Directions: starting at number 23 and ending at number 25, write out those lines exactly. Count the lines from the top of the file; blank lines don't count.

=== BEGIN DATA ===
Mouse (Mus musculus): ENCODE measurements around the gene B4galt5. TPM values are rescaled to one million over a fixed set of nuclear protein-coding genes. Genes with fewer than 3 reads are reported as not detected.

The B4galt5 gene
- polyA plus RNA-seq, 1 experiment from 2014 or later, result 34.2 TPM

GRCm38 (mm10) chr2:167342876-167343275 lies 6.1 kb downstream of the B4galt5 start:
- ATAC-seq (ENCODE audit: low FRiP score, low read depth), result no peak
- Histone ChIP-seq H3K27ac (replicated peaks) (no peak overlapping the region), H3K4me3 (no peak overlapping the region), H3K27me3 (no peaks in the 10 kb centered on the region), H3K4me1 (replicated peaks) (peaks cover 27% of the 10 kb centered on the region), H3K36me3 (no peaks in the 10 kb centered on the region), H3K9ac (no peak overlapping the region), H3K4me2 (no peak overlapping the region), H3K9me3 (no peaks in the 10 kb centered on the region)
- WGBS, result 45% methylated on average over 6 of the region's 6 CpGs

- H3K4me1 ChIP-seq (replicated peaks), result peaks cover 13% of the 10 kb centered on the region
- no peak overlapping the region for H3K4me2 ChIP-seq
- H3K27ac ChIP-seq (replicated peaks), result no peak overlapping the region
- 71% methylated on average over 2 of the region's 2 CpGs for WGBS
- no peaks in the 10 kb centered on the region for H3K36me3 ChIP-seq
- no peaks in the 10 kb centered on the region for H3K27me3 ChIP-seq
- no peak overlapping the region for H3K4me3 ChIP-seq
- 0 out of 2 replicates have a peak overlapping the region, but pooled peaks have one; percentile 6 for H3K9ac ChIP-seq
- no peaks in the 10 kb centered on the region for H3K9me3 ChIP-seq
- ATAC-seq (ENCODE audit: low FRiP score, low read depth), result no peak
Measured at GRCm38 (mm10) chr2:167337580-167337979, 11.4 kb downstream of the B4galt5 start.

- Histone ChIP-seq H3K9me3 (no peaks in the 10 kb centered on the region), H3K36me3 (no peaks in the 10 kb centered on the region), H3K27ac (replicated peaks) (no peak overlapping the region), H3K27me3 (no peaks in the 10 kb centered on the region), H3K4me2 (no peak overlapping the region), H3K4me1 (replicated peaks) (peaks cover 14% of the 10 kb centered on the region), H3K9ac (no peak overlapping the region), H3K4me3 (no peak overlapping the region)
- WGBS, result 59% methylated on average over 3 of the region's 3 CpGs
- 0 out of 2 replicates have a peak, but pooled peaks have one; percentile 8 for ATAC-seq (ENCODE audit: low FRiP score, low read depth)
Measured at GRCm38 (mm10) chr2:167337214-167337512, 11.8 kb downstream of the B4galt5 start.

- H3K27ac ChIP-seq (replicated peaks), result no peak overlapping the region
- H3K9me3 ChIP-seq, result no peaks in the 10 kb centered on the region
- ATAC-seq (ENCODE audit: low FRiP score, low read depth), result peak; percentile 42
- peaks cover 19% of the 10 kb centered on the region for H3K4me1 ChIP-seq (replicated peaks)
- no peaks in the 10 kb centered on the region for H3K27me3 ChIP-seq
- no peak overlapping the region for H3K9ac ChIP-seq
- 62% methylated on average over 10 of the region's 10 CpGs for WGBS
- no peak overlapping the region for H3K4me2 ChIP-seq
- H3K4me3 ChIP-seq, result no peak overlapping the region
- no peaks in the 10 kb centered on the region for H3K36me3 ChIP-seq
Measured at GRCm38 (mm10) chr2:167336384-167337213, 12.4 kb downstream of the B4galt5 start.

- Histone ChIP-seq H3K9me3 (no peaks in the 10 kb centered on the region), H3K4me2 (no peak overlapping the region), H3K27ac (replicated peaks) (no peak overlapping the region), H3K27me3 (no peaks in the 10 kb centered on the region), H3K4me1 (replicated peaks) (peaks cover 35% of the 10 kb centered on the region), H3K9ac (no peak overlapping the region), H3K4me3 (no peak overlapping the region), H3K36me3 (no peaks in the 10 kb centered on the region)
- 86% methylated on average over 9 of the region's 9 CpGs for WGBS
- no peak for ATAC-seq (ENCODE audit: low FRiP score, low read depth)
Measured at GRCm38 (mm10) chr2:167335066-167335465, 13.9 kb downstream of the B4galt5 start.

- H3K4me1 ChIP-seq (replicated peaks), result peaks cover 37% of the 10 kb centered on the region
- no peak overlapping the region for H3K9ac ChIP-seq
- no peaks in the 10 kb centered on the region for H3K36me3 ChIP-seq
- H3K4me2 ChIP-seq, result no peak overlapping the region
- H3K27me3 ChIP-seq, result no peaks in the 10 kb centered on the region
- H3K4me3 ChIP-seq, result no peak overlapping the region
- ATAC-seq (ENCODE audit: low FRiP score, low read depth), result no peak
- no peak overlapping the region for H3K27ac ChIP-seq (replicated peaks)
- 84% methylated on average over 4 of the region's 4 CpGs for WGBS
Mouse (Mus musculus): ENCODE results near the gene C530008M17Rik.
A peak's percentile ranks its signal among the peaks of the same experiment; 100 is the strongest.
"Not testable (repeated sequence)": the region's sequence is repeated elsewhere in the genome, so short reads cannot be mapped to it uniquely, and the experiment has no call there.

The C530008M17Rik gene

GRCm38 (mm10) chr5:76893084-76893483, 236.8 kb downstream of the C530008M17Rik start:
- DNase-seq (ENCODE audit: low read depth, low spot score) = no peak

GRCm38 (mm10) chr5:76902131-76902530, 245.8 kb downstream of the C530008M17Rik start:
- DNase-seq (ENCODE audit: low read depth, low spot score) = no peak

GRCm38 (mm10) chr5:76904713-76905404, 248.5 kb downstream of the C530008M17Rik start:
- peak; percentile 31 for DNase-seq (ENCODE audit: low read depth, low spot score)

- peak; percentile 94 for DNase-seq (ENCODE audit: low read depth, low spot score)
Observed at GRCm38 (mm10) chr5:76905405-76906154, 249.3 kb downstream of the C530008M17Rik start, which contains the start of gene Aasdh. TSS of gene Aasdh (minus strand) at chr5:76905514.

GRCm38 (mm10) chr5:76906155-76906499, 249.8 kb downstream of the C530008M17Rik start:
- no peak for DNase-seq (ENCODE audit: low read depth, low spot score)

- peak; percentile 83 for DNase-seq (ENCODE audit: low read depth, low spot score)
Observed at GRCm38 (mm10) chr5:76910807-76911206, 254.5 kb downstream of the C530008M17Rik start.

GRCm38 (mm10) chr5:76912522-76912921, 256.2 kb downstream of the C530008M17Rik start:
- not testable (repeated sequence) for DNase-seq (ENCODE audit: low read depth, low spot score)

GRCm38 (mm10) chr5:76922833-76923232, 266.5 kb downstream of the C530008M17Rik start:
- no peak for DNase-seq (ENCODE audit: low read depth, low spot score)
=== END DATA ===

- H3K27ac ChIP-seq (replicated peaks), result no peak overlapping the region
- H3K9me3 ChIP-seq, result no peaks in the 10 kb centered on the region
- ATAC-seq (ENCODE audit: low FRiP score, low read depth), result peak; percentile 42